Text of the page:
Every pet owner wants to ensure that their beloved companion is as healthy as possible. Some breeds are more prone to certain health issues than others. How does the Cavapoo stack up against other breeds? Understanding the health issues that Cavapoos are prone to can help you to anticipate your dog’s needs better and prepare for the future. You can ensure that you get treatment and testing for these issues as early as possible so that your dog can live a long and healthy life.
The good news is that Cavapoos are generally healthy animals. Because they are crossbred, they tend to be less susceptible to some of the genetic issues seen with purebred dogs. Whether you already own one or are just researching the breed, here is everything you need to know about the most common Cavapoo health issues.
Syringomyelia is a serious condition that Cavapoos can have passed on to them from their Cavalier parent. A high percentage of Cavaliers develop this condition, so you should be aware of what to look for. This condition occurs when cavities around the dog’s spinal cord develop and begin to fill with fluid.
Syringomyelia typically occurs in an area near the brain, making the neck an extra sensitive spot. If you notice your dog flinching when your pet in this area, it might be time to take them to the veterinarian for a closer look via an MRI or a CT scan. Other symptoms include your Cavapoo holding their head in a certain position to prevent pain, sleeping with their head up, or pain in certain positions.
2. Addison’s Disease
Addison’s Disease is a particularly concerning condition that occurs when the adrenal glands do not produce enough hormones. In particular, they tend to produce lower amounts of aldosterone and cortisol. These two hormones are responsible for helping to regulate the internal organs of your Cavapoo, and low levels can take quite a toll on the dog’s overall health.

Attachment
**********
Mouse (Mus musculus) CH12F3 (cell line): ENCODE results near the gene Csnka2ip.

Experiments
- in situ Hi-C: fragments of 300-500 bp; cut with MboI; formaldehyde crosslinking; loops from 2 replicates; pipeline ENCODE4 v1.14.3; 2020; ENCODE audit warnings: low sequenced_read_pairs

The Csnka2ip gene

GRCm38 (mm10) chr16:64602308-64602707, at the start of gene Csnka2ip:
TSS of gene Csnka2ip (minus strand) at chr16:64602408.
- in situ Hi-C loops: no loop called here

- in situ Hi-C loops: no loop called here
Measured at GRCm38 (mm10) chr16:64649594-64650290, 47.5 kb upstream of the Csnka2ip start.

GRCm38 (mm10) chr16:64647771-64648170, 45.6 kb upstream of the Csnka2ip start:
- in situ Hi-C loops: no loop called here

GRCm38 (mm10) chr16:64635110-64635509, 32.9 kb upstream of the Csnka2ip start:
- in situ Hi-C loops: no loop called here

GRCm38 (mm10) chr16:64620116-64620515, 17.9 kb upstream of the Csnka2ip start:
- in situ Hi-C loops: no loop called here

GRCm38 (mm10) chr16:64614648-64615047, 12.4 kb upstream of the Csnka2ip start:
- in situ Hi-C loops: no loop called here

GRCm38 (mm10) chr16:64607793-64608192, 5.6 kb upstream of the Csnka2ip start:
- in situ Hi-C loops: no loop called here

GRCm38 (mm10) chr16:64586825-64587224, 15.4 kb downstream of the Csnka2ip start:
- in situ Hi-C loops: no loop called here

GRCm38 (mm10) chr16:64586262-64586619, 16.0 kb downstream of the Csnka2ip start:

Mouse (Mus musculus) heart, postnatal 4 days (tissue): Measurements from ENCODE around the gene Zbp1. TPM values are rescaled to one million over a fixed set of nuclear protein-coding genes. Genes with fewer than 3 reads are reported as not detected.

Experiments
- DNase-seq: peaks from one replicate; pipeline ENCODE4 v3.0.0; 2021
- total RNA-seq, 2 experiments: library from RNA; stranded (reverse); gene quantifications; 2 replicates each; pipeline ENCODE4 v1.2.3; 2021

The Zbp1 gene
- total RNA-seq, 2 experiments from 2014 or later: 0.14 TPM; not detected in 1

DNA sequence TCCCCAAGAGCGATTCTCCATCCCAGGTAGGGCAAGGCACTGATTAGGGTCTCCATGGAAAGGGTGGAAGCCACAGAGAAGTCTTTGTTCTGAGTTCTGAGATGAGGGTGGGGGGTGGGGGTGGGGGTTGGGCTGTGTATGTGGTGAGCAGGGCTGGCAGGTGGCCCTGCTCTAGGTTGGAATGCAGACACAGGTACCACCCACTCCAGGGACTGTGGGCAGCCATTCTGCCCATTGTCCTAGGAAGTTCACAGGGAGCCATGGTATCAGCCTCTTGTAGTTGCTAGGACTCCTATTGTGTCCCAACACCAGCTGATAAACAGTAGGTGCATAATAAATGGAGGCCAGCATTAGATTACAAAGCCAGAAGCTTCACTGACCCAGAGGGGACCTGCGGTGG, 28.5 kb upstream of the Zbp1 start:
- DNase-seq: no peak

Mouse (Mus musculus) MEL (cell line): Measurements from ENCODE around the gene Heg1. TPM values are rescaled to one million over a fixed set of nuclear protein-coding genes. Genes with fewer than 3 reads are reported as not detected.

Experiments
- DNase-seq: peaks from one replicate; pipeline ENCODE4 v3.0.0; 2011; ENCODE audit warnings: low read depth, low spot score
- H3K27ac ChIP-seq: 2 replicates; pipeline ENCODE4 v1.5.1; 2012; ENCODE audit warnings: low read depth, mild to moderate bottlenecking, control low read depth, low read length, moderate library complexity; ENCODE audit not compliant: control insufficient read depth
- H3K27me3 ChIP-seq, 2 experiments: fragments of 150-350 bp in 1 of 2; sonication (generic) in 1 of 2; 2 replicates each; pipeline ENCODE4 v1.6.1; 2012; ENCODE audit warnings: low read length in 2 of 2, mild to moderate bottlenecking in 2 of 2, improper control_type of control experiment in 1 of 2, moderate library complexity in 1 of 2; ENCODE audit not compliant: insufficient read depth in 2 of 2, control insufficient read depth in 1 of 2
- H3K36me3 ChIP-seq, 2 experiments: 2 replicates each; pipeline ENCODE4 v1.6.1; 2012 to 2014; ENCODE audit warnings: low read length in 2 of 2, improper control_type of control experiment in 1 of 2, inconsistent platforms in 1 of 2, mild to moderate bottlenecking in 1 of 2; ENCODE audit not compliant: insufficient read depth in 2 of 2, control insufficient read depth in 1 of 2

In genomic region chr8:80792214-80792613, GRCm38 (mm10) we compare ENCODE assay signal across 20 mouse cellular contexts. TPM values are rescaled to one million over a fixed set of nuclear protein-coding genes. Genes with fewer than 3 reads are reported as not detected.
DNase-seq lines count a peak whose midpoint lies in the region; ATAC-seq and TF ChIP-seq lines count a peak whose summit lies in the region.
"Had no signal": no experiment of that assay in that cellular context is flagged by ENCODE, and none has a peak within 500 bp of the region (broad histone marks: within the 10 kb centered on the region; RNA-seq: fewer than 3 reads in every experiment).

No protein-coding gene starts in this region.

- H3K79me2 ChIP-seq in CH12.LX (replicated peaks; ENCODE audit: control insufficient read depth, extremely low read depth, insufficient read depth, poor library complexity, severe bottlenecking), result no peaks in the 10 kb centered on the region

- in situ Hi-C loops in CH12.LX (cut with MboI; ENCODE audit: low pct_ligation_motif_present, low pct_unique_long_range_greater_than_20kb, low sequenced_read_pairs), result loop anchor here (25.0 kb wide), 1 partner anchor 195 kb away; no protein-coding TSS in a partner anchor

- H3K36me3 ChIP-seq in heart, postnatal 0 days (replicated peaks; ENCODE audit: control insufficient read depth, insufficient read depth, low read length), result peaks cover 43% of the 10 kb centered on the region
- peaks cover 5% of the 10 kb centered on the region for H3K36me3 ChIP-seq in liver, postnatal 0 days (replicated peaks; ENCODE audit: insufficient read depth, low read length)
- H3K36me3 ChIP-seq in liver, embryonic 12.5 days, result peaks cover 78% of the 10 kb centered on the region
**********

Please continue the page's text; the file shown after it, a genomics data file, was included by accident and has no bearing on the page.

Unfortunately, this is not a disease that is readily apparent in Cavapoo puppies. Many dogs do not display symptoms until they are young adults.
The symptoms your dog experiences may not even be that alarming at first. For example, many dogs with Addison’s Disease tend to lose their appetite, experience nausea and have other gastrointestinal issues. They also tend to have issues with control over their motor skills. Stress or anxiety could present itself. As you might imagine, it can be difficult to pinpoint Addison’s Disease with relatively minor symptoms like these.
If you have any concerns about these recurring symptoms, you should follow up with your veterinarian. Medications and hormone replacement therapy can help. It’s one of the more common Cavapoo health issues.
Related: Do Cavapoos Shed?
3. Mitral Valve Disease
Mitral valve disease is another very serious condition that can lead to an untimely death in Cavalier King Charles Spaniels. Cavapoos are at a reduced risk of this health issue, but it could still strike.
Mitral Valve Disease typically leads to heart failure or congestive heart failure. Take note if your active Cavapoo develops an aversion to running or playing. If they seem short of breath or are having difficulty breathing, it could be a sign that they have Mitral Valve Disease.